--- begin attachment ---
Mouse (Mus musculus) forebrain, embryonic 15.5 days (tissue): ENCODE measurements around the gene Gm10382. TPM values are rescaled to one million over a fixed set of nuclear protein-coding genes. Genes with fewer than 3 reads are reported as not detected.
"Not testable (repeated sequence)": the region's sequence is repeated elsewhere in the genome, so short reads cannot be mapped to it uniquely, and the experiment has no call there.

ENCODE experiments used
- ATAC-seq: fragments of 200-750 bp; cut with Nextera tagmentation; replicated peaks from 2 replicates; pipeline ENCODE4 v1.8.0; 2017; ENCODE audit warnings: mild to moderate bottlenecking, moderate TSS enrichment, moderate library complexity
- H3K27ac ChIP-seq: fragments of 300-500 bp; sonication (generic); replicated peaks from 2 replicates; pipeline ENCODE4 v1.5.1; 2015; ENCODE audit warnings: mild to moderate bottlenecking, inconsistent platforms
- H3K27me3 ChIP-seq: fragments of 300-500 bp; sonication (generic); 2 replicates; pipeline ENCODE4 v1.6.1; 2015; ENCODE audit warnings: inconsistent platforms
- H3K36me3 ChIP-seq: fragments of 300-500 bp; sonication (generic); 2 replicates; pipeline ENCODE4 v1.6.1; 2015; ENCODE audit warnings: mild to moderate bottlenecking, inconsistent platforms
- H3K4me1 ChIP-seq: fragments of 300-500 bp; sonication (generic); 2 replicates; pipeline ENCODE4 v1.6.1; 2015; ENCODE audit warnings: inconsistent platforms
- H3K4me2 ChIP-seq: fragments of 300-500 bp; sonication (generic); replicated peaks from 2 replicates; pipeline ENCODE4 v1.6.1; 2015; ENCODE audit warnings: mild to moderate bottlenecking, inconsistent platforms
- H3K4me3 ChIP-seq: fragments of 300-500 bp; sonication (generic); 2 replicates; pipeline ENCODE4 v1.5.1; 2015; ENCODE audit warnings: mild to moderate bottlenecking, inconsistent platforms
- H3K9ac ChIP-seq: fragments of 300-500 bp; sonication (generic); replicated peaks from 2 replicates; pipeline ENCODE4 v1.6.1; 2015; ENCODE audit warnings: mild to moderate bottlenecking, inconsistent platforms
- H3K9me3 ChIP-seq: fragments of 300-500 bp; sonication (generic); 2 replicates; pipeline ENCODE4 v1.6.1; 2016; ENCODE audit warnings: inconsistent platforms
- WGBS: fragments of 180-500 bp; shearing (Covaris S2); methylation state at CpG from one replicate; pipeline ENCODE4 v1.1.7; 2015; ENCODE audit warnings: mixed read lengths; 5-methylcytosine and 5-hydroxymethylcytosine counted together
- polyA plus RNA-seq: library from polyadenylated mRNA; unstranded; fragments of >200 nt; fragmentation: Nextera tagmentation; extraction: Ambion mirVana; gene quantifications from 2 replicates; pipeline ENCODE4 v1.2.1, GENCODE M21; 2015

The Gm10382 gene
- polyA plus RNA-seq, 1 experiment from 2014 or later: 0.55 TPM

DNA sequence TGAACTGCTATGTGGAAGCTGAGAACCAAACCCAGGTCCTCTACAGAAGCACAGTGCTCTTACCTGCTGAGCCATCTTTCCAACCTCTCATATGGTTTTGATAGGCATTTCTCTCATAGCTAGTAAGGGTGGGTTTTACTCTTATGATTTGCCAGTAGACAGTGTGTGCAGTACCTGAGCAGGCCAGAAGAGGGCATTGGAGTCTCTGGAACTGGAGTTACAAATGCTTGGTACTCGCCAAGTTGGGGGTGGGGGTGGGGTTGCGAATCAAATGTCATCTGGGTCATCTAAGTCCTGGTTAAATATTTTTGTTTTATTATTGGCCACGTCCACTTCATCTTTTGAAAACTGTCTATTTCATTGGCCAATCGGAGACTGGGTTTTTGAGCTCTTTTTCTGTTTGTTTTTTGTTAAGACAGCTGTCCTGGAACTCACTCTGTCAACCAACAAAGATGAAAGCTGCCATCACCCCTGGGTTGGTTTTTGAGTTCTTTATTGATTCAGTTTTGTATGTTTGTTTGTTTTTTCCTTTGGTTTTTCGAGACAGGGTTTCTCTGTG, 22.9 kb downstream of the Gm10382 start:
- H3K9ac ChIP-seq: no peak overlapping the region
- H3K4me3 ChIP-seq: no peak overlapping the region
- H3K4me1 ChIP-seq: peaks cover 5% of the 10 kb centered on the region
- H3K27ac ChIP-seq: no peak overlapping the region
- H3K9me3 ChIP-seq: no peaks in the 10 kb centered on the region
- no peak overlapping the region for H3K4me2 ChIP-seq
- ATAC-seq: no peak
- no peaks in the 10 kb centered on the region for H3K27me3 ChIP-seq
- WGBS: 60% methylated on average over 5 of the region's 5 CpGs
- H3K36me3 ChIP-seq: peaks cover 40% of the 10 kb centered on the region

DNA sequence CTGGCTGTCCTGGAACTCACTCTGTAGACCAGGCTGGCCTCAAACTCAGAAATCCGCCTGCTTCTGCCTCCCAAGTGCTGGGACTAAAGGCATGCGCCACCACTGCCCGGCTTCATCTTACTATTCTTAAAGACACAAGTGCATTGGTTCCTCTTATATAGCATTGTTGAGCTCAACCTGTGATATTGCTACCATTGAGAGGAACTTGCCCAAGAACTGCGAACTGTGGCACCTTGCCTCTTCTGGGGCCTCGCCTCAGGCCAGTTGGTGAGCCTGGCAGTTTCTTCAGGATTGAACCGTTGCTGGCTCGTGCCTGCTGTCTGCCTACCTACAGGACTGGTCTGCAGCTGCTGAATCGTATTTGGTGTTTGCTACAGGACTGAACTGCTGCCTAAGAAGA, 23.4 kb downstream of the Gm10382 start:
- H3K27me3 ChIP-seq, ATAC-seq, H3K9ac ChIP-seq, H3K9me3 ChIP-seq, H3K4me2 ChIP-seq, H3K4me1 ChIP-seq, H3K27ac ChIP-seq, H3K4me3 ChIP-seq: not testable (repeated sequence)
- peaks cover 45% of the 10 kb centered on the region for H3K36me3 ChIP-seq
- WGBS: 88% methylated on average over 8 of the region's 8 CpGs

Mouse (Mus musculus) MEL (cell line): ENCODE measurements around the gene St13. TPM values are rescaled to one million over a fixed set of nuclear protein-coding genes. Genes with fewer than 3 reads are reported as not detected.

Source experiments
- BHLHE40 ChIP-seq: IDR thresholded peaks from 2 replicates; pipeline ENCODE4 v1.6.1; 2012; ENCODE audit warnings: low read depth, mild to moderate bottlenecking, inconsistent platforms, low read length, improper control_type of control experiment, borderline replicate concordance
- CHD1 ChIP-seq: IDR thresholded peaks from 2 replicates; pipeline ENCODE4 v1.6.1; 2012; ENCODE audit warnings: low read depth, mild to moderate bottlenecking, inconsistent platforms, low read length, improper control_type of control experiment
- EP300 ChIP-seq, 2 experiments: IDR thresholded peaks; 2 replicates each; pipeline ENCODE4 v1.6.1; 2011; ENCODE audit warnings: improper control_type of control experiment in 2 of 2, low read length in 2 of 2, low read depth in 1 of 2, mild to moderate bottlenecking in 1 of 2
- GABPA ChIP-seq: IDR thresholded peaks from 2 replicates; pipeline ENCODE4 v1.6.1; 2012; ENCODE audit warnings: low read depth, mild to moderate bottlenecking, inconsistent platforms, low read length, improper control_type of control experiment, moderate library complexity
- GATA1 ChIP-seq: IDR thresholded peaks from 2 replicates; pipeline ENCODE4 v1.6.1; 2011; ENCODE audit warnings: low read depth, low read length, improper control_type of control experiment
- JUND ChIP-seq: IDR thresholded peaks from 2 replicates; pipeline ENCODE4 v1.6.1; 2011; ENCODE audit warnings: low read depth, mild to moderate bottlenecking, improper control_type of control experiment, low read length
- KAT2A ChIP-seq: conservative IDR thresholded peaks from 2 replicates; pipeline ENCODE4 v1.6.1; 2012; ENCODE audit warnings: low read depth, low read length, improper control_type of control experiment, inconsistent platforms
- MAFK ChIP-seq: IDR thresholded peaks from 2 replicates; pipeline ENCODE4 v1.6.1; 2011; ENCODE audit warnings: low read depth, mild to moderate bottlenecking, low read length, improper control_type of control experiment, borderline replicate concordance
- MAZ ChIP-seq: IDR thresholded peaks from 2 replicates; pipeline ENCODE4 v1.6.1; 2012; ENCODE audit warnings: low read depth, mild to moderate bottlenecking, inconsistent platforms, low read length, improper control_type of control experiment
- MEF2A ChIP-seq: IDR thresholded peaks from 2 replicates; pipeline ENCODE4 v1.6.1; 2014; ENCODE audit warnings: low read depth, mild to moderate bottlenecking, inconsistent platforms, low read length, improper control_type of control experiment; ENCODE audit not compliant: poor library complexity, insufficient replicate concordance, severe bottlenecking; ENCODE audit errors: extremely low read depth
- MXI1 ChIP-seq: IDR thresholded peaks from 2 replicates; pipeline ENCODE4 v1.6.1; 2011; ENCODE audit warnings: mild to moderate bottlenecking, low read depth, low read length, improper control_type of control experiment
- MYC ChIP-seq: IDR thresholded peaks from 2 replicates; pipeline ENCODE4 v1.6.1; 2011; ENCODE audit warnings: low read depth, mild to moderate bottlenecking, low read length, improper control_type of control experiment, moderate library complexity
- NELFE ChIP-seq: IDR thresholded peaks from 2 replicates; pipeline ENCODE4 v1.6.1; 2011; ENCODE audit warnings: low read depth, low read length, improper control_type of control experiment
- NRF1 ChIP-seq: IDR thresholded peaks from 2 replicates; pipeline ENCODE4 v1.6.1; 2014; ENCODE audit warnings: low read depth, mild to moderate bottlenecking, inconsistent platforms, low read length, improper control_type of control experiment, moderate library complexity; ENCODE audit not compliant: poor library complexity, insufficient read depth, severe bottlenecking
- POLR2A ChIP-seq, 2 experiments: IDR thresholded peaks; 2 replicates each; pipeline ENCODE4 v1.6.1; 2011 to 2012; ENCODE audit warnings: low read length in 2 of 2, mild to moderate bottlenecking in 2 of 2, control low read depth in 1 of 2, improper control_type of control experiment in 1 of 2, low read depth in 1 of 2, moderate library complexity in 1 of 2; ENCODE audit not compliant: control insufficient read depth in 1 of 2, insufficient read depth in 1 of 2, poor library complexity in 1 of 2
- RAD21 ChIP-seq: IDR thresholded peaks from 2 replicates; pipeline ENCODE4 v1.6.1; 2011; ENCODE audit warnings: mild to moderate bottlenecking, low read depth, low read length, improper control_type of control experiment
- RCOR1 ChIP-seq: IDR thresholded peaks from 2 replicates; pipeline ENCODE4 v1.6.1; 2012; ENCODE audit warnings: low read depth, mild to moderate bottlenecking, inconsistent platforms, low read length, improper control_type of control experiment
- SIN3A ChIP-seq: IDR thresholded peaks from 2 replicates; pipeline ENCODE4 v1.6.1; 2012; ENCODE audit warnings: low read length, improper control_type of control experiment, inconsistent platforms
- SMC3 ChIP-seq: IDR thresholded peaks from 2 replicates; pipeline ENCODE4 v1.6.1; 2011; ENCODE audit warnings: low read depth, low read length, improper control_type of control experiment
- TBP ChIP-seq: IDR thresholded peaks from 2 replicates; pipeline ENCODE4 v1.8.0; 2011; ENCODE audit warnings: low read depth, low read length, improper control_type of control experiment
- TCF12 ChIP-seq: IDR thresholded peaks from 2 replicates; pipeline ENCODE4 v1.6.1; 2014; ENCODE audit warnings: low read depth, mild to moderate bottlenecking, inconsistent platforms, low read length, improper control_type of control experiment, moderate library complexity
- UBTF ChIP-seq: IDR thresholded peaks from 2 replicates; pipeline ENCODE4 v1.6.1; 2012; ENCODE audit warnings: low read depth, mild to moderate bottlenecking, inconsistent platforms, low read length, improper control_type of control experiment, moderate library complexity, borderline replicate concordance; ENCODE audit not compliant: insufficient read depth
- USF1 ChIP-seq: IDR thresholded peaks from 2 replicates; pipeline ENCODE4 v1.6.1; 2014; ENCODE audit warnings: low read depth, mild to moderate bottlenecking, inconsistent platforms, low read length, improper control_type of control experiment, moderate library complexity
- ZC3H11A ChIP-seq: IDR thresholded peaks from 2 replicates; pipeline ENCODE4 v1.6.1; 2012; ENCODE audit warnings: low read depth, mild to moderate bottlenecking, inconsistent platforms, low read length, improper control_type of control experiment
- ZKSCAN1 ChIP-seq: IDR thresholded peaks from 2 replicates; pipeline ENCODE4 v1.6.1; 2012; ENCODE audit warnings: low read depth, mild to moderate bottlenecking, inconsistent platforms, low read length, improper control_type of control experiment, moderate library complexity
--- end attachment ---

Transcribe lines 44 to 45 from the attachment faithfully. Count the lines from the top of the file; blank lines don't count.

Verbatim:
- MXI1 ChIP-seq: IDR thresholded peaks from 2 replicates; pipeline ENCODE4 v1.6.1; 2011; ENCODE audit warnings: mild to moderate bottlenecking, low read depth, low read length, improper control_type of control experiment
- MYC ChIP-seq: IDR thresholded peaks from 2 replicates; pipeline ENCODE4 v1.6.1; 2011; ENCODE audit warnings: low read depth, mild to moderate bottlenecking, low read length, improper control_type of control experiment, moderate library complexity